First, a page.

Sometimes shops can tell stories of their own. You just have to observe closely. This is a story not as big as those of a squabbling billionaire family, but no less lacking in drama and passion. Just as the fight in a family can divide a company, the fight in a family can also divide a garage.
There was a time when there used to be just one garage, right at the corner of the street. That is where all the residents of the nearby buildings used to come to get their cars and bikes serviced. Customers used to even come from across the highway from the neighboring housing complexes and further away from the distant suburbs. Such was the reputation of Singh Motor Garage.
Now as Jaspal Singh stepped out of his shop he saw not one but two auto servicing shops, Singh Motor Garage and Kripal Auto Works. The second one belonged to his younger brother Kripal Singh. Jaspal Singh saw this division with some regret. His father Balwant Singh would not have wanted this.
30 years ago Balwant Singh had stepped off the Frontier Mail with a wife, two sons, a big steel trunk and a wealth of knowledge about auto servicing. He had set up his auto servicing shop in this suburb, which at that time was just a collection of villages. As the suburb grew so did his shop. His small auto repair shop became a huge garage where everything from cars to bikes to trucks was serviced. He sent Jaspal and Kripal to expensive schools and gave them a good education. He trained them in the family business. He married Jaspal off to Gurdeep and Kripal to Kuljeet. He saw his grandchildren and was happy. His dying wish was that the two brothers should always live together and be happy.
For a few years Balwant’s wish was honoured. But you cannot have two families sharing the same roof and the same business and expect happiness. So the small squabbles began. As always it was the women who started it. Gurdeep and Kuljeet began fighting over trivial matters. Their rivalry soon spread to the brothers. Small issues became big issues, and big issues became even bigger fights. Soon the House of Balwant became a full blown Indo-Pak battleground. Mrs.Balwant tried to make peace between her sons but there is only so much a mother can do.
Kuljeet felt Kripal was not being given enough importance by Jaspal and he should have a greater say in the family business. Gurdeep felt that Kripal did not respect his older brother. Jaspal felt that Kripal was still immature and headstrong. Kripal was tired of living in his brother’s shadow and wanted to make a mark on his own. The list of complaints was endless. Just when one argument looked like getting resolved a new one started. The two sides would debate on endlessly with no resolution in sight. Soon it seemed that the Middle East was more peaceful than the Balwant household. To add to the already heated atmosphere, outside forces began interfering in the war zone. As wives always do, they reported these problems to their mothers, and soon the Saas became a major player. Fighting battles in the family is bad enough but when mother-in-laws begin interfering there is very little both sides can do against these scheming superpowers. It seemed that matters were getting out of hand.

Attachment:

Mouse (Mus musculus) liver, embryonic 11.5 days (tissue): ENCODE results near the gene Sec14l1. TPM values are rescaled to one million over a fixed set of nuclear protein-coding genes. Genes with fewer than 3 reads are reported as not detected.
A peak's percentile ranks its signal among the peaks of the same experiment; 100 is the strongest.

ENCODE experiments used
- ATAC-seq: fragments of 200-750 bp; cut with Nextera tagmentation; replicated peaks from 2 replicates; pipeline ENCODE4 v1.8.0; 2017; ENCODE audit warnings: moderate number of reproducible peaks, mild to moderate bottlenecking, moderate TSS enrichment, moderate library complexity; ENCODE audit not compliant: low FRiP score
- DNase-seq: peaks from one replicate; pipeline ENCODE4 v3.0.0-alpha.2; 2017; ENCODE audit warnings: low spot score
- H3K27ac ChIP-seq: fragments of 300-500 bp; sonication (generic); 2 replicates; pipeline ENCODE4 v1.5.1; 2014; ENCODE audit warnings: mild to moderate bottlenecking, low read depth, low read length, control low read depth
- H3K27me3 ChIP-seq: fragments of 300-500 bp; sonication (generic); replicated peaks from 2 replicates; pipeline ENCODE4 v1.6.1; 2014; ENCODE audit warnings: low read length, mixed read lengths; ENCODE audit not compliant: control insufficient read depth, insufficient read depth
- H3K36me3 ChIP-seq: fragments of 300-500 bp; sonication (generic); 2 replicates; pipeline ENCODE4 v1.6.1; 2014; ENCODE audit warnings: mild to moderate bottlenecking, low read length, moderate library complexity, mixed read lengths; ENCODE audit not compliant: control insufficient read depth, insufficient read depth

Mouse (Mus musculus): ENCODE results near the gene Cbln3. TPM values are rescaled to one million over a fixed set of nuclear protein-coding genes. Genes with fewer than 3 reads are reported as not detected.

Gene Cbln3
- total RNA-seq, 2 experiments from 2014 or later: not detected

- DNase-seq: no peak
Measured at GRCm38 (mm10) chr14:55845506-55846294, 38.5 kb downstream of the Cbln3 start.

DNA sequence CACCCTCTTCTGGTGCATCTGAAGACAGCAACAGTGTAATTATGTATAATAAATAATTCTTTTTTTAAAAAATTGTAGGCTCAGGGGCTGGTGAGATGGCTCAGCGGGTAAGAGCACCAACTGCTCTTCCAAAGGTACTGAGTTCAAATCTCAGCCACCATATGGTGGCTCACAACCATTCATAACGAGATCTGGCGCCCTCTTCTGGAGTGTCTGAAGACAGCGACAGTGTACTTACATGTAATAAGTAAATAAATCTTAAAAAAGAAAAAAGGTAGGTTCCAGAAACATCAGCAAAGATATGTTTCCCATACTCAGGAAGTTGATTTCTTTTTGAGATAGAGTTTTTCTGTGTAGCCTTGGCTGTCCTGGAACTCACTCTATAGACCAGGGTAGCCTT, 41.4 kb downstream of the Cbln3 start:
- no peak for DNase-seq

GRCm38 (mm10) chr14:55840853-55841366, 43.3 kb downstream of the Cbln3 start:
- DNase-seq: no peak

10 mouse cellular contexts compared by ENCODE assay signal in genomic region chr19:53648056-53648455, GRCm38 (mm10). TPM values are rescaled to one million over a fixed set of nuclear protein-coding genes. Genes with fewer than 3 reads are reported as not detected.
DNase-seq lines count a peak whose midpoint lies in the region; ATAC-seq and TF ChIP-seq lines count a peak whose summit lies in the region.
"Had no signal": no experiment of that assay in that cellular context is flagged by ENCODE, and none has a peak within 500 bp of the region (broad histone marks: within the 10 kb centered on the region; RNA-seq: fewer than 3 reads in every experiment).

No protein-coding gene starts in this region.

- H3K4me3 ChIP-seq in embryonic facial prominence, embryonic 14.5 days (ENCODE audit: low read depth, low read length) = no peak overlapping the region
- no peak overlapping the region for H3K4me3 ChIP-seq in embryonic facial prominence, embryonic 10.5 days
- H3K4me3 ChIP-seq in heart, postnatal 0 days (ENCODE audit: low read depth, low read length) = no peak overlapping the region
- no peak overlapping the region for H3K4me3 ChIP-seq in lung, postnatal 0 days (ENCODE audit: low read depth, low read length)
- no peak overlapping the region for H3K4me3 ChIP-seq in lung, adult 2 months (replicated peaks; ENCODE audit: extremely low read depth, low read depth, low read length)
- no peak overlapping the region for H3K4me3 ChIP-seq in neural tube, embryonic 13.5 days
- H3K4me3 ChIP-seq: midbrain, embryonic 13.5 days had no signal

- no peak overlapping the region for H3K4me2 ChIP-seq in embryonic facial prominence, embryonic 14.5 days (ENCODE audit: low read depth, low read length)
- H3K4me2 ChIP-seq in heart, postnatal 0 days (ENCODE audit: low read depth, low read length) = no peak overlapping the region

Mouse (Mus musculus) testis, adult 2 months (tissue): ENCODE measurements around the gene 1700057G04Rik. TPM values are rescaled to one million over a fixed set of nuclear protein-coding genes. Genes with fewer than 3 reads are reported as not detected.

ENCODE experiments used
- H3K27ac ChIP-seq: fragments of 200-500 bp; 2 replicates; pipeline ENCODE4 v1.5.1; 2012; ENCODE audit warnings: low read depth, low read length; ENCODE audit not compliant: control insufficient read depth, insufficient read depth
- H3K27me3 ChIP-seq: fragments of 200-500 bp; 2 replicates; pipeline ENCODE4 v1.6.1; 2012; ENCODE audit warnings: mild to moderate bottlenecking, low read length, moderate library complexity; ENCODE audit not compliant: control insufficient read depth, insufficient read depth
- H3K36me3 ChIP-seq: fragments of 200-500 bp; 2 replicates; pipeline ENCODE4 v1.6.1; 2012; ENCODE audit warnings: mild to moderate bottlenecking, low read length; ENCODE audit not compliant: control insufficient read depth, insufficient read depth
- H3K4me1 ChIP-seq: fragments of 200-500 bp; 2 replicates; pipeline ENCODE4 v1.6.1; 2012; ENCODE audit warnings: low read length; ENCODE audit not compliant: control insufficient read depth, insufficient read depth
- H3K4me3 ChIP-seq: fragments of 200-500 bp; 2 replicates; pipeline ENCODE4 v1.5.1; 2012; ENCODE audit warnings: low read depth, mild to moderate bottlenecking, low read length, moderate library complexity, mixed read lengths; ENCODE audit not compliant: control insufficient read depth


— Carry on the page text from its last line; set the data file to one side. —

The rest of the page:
Being the older brother it fell upon Jaspal to make peace. He proposed a family vacation. There, away from the heat of the city in the cool environs of the Ghats he hoped that the family could see some sense. They very much needed this. The family could talk with each other spend some time with each other play with each other and by God’s grace resolve all their differences with each other. It seemed like a good idea at that time.
But Gurdeep and Kuljeet insisted that their mothers come along with them. Mrs. Balwant advised her eldest son that this was not a good idea. Having mother-in-laws come along on a family vacation was akin to putting a bullet to your head. But Jaspal was helpless. The wives would not agree to go otherwise, he said.
So closing shop on Friday evening, Jaspal and Kripal, their two wives, four children and two mother-in-laws bundled in the back of a SUV and made their way to the hills. All that was now needed was some tanks and nuclear missiles and we can have a full blown war, thought Jaspal. But maybe I can still salvage this and make peace. Jaspal soon learnt that optimism can have its boundaries.
The skirmishes had started by the time they reached the petrol pump to pick up gas. By the time they cleared the outer suburbs peace talks had broken down and the armies were assembling their forces. The tanks and the jets had started shooting by the time the posse reached the Ghats. Both sides were on the brink of a nuclear holocaust when they reached the hill station.
The weekend passed with several rounds of strikes and counter strikes. When the group came back home on Monday morning, Jaspal and Kripal announced that Singh Motor Garage would now be separated. Mrs.Balwant who had already endured the partition of Punjab could not endure the partition of her family and breathed her last.
A month later Singh Motor Garage was divided. While older brother Jaspal continued to work with the old name, younger brother Kripal started a new shop by the side, Kripal Auto Works. Cars were serviced by Jaspal and bikes by Kripal. The truck repair business collapsed.
The two brothers still made their profits though not as much. Their kids could no longer go to the expensive private school. They had to settle for the much smaller Government School. Their wives could no longer wear real jewellery and had to settle for imitations instead. The two brothers could no longer dine on Scotch and Tandoori chicken and had to endure desi beer and potato chips. Jaspal and Kripal once thick as blood were no longer on talking terms. It was a painful lesson for both of them on how a business could go from being a sugary sweet family movie to a convoluted 1000-episode soap opera.